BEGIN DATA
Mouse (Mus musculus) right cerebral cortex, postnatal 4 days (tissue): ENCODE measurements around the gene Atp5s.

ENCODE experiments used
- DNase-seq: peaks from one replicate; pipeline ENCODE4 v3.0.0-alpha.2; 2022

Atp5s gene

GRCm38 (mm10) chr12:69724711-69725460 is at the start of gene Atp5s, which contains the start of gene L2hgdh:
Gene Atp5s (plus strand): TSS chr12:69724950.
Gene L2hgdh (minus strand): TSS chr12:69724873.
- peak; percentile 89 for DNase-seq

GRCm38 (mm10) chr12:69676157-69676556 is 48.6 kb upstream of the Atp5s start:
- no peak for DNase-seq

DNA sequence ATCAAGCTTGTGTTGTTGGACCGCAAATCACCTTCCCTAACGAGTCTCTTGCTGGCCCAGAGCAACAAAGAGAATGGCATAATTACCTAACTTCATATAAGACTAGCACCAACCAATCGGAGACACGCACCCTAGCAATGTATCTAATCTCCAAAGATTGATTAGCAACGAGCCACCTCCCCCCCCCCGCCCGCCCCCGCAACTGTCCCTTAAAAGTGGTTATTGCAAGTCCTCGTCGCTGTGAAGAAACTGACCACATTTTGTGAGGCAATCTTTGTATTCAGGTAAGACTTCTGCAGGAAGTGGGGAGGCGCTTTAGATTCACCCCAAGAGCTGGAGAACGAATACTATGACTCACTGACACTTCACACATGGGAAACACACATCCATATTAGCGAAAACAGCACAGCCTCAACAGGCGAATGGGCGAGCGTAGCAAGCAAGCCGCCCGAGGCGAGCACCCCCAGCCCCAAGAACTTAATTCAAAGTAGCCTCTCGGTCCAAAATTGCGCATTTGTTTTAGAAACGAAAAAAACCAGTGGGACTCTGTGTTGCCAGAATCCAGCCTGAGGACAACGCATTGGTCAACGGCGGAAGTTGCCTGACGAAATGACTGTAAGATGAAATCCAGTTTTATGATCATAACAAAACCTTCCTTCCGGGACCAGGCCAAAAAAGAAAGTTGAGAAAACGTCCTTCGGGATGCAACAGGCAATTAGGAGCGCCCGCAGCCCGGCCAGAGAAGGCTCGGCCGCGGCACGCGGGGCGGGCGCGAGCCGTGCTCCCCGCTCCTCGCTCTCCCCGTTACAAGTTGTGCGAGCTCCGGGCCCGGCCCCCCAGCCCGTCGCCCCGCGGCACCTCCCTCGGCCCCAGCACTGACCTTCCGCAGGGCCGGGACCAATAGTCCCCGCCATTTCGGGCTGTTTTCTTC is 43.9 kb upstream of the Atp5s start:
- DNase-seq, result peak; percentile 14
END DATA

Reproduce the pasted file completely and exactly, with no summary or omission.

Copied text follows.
Mouse (Mus musculus) right cerebral cortex, postnatal 4 days (tissue): ENCODE measurements around the gene Atp5s.

ENCODE experiments used
- DNase-seq: peaks from one replicate; pipeline ENCODE4 v3.0.0-alpha.2; 2022

Atp5s gene

GRCm38 (mm10) chr12:69724711-69725460 is at the start of gene Atp5s, which contains the start of gene L2hgdh:
Gene Atp5s (plus strand): TSS chr12:69724950.
Gene L2hgdh (minus strand): TSS chr12:69724873.
- peak; percentile 89 for DNase-seq

GRCm38 (mm10) chr12:69676157-69676556 is 48.6 kb upstream of the Atp5s start:
- no peak for DNase-seq

DNA sequence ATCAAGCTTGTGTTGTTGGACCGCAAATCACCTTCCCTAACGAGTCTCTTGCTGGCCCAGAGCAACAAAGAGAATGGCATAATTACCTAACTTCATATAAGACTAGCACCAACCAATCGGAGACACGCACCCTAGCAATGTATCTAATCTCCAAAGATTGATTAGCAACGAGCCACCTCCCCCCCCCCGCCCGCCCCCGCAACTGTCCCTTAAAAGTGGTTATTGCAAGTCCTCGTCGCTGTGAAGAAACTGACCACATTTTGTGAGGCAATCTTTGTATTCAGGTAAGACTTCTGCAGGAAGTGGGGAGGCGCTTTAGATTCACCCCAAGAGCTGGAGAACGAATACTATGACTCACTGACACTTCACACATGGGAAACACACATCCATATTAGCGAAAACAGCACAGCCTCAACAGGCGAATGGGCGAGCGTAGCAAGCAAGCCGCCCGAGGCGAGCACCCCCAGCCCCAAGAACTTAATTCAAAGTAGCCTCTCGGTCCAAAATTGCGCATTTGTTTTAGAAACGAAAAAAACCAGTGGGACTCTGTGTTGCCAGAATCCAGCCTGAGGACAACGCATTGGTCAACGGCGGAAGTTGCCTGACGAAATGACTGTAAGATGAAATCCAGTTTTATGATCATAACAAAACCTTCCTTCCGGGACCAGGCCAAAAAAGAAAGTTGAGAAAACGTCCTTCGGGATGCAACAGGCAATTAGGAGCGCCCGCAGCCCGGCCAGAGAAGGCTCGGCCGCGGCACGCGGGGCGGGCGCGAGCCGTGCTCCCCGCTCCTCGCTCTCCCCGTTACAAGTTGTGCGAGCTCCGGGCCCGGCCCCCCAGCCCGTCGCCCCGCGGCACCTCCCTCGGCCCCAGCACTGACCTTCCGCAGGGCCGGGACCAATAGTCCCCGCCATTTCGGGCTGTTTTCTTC is 43.9 kb upstream of the Atp5s start:
- DNase-seq, result peak; percentile 14